Designing a new water treatment plant

The Batesville, Arkansas water treatment plant was constructed over 60 years ago and has a current capacity of 12 MGD. Due to growth in the area and the age of the existing infrastructure, a new, 16 MGD WTP is being designed to replace the existing WTP. New chemical feed facilities will be included in the pump station to feed potassium permanganate to the raw water. The raw water source for the WTP is a river that experiences large turbidity spikes during wet weather events. The selected treatment process for the new plant utilizes ballasted flocculation for the flocculation, coagulation, and sedimentation processes followed by dual media filtration. 

Ballasted flocculation involves the application of coagulant, polymer, and microsand to the raw water. The polymer encourages turbidity to adhere to the microsand which allows for drastically lower settling times and results in a smaller overall footprint for the process. The subsequent dual media filtration process will be designed to allow the city to retrofit the filters for GAC media instead if desired, giving more flexibility to address emerging contaminants that may become regulated.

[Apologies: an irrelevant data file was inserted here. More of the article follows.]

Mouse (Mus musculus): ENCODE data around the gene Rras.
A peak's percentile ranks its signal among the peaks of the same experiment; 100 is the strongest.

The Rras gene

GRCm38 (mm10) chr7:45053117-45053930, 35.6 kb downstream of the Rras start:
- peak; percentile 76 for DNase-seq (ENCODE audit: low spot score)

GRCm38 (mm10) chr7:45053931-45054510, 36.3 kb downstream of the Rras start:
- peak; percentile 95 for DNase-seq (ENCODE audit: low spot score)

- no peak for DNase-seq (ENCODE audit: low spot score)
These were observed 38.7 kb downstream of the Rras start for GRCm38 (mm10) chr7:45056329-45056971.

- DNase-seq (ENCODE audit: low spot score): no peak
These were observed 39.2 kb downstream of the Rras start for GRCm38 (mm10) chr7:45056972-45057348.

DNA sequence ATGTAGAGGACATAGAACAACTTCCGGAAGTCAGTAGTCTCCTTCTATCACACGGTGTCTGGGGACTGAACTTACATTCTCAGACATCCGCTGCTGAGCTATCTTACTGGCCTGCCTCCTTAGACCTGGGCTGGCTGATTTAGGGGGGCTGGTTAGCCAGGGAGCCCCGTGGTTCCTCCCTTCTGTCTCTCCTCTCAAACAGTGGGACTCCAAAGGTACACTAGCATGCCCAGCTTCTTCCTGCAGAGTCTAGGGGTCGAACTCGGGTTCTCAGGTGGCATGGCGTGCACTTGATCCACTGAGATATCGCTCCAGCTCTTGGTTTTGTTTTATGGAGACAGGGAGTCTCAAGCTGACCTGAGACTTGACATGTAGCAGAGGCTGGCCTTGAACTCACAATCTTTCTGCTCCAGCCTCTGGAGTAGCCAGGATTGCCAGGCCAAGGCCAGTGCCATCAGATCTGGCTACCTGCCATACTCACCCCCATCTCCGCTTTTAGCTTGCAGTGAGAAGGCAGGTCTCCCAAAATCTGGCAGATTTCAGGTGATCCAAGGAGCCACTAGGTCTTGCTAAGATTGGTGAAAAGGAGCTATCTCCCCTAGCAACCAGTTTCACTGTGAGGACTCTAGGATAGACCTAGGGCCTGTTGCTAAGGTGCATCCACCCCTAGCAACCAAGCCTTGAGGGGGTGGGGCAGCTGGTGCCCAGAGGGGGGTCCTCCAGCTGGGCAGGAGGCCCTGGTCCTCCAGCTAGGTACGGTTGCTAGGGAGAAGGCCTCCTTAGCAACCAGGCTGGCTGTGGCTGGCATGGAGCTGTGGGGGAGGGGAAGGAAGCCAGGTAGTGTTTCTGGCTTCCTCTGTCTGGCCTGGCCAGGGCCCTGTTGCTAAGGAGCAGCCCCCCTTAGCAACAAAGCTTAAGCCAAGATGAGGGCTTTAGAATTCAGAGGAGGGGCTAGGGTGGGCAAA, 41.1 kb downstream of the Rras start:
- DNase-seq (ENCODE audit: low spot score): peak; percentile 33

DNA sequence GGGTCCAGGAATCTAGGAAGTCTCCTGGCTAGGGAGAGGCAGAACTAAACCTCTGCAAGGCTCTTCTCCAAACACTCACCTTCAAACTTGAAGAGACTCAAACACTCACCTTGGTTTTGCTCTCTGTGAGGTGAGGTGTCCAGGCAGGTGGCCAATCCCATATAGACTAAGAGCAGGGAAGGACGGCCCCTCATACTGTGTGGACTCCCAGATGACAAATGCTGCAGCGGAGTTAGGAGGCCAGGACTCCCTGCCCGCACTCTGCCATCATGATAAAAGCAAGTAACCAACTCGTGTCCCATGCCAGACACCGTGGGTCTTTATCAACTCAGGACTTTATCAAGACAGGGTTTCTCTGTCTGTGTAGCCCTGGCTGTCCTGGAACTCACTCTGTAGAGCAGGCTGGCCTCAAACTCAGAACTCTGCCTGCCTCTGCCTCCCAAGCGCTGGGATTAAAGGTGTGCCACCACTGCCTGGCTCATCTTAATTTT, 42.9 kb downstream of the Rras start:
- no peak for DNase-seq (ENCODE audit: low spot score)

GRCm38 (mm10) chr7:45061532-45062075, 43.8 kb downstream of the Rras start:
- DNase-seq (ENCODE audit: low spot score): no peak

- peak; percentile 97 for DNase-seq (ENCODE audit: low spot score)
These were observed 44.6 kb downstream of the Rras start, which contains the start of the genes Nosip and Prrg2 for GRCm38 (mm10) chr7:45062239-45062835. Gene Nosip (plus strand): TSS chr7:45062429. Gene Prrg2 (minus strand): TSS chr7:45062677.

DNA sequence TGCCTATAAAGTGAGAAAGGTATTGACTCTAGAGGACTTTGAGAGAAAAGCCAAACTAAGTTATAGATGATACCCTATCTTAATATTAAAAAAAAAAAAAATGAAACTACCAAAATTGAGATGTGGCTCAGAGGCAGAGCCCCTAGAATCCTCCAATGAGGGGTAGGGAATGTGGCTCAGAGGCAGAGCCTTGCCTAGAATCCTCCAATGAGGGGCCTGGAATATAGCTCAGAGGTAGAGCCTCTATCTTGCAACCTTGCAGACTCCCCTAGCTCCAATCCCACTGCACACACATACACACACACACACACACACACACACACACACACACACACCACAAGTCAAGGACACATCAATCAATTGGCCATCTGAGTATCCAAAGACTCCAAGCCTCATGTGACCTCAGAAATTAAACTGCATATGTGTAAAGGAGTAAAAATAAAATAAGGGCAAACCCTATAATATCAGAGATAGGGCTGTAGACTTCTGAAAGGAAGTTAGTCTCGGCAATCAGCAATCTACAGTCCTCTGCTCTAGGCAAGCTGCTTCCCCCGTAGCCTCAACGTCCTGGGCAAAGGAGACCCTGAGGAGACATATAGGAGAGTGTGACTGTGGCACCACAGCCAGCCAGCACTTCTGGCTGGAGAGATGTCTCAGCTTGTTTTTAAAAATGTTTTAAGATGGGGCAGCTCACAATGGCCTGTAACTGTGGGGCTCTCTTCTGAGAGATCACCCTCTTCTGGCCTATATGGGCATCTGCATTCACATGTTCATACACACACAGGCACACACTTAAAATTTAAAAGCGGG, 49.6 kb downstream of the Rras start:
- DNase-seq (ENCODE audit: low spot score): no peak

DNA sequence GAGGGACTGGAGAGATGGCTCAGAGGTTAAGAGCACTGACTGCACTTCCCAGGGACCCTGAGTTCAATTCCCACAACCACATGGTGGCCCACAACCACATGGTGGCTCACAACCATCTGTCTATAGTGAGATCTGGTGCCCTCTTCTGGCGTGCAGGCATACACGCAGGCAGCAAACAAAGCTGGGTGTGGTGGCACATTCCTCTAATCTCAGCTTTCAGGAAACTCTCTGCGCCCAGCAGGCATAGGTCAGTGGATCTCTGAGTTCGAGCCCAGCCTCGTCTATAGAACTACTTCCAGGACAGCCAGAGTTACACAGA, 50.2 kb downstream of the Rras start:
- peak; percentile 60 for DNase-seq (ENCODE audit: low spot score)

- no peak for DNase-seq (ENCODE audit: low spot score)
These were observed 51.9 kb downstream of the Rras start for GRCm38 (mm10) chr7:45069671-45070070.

A new backwash pump station will accompany the new filters and a new clearwell will supplement the existing three clearwells to accommodate the increase in plant capacity. New chemical feed systems will be constructed to feed sodium hypochlorite and fluoride downstream of the filters. Finally, the new WTP will be equipped with a new high service pump station. The primary goal throughout the design of the new WTP is to provide the city with a flexible design that can produce high-quality finished water through the 40-year design horizon and beyond.

Jim Vetter
Lead Engineer
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